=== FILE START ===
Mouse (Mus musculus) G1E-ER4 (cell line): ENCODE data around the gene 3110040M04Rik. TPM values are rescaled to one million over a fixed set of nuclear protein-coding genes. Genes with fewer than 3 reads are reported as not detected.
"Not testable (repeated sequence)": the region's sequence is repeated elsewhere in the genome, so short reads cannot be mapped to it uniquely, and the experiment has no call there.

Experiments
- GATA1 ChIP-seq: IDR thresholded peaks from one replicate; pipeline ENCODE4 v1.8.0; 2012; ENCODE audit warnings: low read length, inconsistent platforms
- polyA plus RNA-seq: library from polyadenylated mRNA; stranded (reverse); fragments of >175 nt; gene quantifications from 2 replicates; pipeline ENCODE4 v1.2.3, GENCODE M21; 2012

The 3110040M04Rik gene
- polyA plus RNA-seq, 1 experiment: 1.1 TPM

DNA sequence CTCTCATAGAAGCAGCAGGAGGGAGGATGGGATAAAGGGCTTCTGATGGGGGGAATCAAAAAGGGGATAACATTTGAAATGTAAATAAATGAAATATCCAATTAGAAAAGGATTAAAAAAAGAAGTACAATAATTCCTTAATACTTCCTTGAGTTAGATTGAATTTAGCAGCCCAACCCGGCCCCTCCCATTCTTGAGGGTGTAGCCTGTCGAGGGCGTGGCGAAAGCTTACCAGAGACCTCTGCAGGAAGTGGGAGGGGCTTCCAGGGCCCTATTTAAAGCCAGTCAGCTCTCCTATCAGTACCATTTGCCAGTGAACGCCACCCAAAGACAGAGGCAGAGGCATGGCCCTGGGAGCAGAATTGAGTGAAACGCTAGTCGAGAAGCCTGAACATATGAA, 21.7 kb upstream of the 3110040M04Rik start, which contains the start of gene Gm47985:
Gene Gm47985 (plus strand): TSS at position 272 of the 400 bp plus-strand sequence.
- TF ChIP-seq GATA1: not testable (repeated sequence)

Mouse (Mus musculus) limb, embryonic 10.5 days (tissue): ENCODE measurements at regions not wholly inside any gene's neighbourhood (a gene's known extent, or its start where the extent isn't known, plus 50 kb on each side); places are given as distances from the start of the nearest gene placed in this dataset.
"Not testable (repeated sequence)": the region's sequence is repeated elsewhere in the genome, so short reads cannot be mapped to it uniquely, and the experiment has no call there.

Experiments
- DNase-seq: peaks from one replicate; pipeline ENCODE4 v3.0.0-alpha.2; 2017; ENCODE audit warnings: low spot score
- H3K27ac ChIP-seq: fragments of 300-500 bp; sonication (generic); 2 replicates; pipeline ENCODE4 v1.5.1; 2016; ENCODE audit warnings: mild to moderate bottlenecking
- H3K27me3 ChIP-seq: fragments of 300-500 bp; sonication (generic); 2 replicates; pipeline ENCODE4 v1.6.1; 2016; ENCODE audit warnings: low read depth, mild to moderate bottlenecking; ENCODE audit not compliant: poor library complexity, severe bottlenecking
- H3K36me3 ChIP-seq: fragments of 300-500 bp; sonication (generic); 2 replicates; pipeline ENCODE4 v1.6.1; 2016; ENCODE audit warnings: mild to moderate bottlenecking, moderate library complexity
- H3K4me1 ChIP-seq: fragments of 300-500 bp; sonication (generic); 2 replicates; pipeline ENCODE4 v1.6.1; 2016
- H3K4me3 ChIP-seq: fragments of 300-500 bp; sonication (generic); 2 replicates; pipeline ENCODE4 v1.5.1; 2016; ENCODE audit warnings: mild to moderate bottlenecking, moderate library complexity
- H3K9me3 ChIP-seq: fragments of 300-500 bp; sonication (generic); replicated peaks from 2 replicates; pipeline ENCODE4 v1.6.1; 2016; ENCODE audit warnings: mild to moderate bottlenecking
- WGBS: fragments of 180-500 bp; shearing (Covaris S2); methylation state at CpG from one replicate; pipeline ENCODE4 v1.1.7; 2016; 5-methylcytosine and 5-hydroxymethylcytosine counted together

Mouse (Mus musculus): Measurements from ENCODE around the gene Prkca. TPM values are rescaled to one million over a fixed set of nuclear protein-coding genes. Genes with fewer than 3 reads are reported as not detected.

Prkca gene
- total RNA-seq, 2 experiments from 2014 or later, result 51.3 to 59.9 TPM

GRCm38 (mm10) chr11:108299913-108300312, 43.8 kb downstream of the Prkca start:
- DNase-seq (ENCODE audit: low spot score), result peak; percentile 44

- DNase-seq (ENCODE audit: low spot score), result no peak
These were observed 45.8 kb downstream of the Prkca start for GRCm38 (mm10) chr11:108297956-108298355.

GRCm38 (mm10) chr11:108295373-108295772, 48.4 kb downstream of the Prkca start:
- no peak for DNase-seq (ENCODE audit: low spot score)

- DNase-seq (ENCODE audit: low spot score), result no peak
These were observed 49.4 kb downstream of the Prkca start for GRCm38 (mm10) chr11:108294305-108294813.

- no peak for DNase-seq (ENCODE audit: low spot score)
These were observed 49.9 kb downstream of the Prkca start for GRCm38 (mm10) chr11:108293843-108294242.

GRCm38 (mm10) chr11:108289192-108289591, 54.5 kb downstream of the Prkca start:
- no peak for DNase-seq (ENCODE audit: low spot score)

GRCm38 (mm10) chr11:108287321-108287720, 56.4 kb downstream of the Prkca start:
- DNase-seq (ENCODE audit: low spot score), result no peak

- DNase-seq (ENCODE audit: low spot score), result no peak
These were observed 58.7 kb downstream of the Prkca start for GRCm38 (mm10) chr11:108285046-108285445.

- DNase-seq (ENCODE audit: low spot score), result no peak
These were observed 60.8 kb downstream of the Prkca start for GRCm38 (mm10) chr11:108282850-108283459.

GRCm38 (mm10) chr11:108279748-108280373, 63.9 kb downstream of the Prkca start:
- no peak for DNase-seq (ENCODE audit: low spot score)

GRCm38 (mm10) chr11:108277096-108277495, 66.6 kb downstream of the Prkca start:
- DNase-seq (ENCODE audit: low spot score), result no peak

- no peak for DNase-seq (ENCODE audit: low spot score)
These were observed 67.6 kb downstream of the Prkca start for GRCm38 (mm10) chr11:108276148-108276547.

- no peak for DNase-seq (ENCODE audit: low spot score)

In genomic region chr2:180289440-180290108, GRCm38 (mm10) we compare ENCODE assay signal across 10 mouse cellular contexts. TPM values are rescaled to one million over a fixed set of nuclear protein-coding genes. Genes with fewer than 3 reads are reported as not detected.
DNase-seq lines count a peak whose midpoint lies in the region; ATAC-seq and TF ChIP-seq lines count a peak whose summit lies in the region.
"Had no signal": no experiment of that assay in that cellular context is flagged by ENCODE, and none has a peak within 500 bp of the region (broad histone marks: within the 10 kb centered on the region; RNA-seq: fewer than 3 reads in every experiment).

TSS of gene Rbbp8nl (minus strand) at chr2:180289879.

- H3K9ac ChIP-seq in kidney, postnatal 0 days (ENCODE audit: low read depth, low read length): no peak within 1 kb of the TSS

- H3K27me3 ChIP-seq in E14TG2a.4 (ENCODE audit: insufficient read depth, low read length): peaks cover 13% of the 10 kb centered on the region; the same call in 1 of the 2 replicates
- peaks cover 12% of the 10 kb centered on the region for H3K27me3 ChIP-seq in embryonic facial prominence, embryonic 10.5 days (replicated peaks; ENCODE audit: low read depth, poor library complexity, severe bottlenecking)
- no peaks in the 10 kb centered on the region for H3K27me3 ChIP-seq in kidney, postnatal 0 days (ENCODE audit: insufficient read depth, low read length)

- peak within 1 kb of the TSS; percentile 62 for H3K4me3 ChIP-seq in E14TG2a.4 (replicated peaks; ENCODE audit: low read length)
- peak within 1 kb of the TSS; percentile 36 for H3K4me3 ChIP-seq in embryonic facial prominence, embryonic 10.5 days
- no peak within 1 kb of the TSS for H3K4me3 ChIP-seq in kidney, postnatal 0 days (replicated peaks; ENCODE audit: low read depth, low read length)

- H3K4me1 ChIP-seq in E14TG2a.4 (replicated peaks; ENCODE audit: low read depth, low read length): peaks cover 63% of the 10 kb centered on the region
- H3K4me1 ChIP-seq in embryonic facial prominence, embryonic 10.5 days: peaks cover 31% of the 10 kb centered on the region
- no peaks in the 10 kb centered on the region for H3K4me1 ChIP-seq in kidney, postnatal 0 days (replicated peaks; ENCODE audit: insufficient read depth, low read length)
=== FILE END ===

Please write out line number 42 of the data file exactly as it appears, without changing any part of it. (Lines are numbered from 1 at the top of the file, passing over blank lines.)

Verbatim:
These were observed 60.8 kb downstream of the Prkca start for GRCm38 (mm10) chr11:108282850-108283459.